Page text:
Greenwood resident trains service dogs, creates handmade dog bandanas

Writer & Photographer / Matt Roberts


What do you do when you have a love for dogs and a talent for crafts?

If you’re Danielle Abouhalkah, you dive into a commitment to train service dogs and create an online business that donates part of the proceeds to a non-profit.

Danielle both works and attends school full time. But as a lifelong dog lover, she found herself living with a cat in an apartment complex in Florida with a one-pet limit. Training a service dog became both a solution and an avocation.

“A service dog didn’t count as a pet (in the lease),” she says.

After a year, Danielle returned to Indianapolis and continued to train service dogs. In 2016, she founded GiveDropLeaveIt, an online store where she sells dog bandanas and dog-related clothing and art for dog lovers. She donates a portion of each sale to New Horizons Service Dogs, which breeds dogs for service and coordinates training.

“I take my dog everywhere with me, and I always like to put different bandanas on him,” she says. “I got a lot of craft skills from my mom, so I just thought, ‘Why not make and sell them and donate a portion of the proceeds?’

The Americans with Disabilities Act (ADA) requires accommodations for people with service animals, defined as “dogs that are individually trained to do work or perform tasks for people with disabilities.” The Act requires access for

servicedogs are to any space open to the public.

There’s still some confusion about the requirements of the ADA, likely due to the

different requirements for therapy animals and emotional support dogs. The Act specifically excludes “dogs whose sole function is to provide comfort or emotional support”.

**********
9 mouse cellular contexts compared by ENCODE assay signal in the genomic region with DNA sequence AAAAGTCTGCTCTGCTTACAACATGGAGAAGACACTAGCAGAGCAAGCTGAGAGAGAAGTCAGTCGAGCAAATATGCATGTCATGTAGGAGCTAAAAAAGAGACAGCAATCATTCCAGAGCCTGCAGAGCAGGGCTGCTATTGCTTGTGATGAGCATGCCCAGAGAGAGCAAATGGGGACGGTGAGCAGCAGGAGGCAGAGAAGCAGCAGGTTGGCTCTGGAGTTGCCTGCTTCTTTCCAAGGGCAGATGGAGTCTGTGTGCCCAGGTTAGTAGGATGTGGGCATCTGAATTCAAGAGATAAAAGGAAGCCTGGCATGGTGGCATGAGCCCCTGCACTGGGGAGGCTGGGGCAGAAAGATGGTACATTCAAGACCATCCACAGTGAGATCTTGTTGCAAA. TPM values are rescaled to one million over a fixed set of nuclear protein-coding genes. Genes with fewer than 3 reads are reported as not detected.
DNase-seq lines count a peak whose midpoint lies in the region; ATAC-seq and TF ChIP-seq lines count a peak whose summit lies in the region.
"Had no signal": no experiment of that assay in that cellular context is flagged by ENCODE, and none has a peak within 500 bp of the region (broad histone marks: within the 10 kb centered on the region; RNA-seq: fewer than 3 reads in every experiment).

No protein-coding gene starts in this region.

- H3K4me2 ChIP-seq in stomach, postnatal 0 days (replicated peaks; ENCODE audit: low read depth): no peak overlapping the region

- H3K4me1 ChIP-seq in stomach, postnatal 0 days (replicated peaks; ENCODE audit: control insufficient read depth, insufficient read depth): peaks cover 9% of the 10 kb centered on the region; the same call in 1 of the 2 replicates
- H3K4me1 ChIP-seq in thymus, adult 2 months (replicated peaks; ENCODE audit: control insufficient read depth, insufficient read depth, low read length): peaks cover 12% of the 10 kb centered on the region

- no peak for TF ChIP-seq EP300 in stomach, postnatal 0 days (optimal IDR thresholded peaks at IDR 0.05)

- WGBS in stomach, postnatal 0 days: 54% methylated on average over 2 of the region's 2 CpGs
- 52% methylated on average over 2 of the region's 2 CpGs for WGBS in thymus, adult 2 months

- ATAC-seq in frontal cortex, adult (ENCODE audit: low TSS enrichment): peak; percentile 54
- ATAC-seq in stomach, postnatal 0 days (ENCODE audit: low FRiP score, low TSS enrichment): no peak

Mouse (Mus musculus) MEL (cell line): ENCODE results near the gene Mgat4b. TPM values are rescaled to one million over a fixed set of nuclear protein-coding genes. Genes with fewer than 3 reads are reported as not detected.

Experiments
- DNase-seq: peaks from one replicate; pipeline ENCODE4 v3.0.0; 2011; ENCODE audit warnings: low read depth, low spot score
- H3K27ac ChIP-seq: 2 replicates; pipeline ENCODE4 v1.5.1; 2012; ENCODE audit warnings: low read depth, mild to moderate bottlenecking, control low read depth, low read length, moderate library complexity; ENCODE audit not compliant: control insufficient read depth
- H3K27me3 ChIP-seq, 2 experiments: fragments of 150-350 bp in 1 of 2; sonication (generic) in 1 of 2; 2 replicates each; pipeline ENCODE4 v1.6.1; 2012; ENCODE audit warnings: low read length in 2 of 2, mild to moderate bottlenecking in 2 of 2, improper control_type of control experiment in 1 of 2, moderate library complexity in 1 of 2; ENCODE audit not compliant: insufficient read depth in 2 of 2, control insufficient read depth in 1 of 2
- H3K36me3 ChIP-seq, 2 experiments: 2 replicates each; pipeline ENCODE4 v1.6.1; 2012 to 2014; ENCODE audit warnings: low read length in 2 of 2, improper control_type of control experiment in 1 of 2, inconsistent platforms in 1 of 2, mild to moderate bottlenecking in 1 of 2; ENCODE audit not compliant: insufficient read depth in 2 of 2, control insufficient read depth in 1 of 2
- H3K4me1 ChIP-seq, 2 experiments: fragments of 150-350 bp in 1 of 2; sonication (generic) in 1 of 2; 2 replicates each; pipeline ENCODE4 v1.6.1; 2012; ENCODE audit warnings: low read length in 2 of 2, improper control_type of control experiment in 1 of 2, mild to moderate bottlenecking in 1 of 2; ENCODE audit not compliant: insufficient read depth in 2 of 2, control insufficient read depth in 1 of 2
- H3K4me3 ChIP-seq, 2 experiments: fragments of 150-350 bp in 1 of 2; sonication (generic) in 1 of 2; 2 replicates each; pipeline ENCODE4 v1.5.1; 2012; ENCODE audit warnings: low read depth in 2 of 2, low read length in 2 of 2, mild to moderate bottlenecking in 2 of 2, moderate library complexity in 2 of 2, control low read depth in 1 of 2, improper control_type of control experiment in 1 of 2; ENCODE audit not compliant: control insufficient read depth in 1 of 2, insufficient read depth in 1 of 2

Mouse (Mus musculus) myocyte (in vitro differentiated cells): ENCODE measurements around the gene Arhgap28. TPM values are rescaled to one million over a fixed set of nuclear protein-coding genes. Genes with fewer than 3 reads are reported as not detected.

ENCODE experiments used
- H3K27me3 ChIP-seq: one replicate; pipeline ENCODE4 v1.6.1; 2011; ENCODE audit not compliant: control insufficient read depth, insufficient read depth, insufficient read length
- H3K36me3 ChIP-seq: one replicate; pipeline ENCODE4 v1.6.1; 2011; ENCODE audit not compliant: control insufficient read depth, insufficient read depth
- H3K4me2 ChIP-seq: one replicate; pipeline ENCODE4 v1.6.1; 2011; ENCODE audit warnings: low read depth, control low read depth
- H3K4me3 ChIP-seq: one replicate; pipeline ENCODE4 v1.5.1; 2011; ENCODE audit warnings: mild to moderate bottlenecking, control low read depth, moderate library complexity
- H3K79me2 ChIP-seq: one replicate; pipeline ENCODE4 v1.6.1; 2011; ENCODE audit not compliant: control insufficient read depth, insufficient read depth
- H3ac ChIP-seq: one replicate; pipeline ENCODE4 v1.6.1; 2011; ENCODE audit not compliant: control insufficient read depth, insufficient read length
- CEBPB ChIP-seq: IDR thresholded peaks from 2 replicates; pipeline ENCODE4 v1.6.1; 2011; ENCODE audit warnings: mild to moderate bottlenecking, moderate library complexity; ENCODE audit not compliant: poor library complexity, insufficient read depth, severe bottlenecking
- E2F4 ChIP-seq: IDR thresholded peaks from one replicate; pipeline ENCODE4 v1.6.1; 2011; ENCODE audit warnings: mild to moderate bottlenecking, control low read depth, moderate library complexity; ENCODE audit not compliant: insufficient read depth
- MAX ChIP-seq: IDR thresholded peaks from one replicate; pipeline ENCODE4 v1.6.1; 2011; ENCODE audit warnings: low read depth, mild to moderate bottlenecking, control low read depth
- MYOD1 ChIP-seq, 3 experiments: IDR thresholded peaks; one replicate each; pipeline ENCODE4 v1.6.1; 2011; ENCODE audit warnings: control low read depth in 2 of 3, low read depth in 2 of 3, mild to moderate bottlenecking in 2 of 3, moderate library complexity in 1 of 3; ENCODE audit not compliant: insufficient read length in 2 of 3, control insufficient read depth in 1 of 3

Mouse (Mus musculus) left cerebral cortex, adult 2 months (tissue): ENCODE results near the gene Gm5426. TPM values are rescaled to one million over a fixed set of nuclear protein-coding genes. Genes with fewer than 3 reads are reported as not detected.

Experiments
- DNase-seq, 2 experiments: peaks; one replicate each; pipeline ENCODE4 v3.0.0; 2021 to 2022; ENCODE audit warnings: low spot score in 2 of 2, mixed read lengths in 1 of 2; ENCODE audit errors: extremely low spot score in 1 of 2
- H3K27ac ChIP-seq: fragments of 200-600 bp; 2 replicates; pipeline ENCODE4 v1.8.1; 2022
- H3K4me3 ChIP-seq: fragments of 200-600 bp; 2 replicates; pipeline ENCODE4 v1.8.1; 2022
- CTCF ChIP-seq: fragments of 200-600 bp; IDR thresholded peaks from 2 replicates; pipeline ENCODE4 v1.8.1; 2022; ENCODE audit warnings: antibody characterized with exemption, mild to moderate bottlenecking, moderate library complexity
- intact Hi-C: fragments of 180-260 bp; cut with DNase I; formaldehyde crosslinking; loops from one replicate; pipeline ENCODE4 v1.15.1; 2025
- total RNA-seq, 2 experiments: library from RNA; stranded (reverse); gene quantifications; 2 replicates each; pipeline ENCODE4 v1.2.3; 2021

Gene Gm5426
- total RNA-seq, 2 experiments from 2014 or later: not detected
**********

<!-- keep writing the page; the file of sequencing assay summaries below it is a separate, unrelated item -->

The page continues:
“Yesterday we went out to dinner and the lady said, ‘I think you have to sit at a table outside,’” Danielle says. “And I said ‘No, we don’t have to sit on the patio, we can sit inside.’

“A lot of people get therapy and emotional support dogs confused with service animals,” she adds. “Sometimes people will take their ES dogs into Kroger, and they’re really not supposed to be there. And if that dog creates a scene, the next time I come in they’ll say, ‘The last service dog was tearing up cereal boxes.’”

Danielle’s current charge is a puppy named Moby Dick. She’ll have him for about 10 months, and then he’ll go into a prison in Florida to continue his training as part of an inmate program. After another six months being re-socialized on the outside, Moby will be assigned to a person with disabilities.

Danielle spends hours every day training Moby for tasks that might be required when he begins supporting a new owner.

“We have tugs all over our house,” Danielle says. “He can open every drawer, open the refrigerator, and we do a lot of wheelchair work.”

Danielle’s store can be found online at

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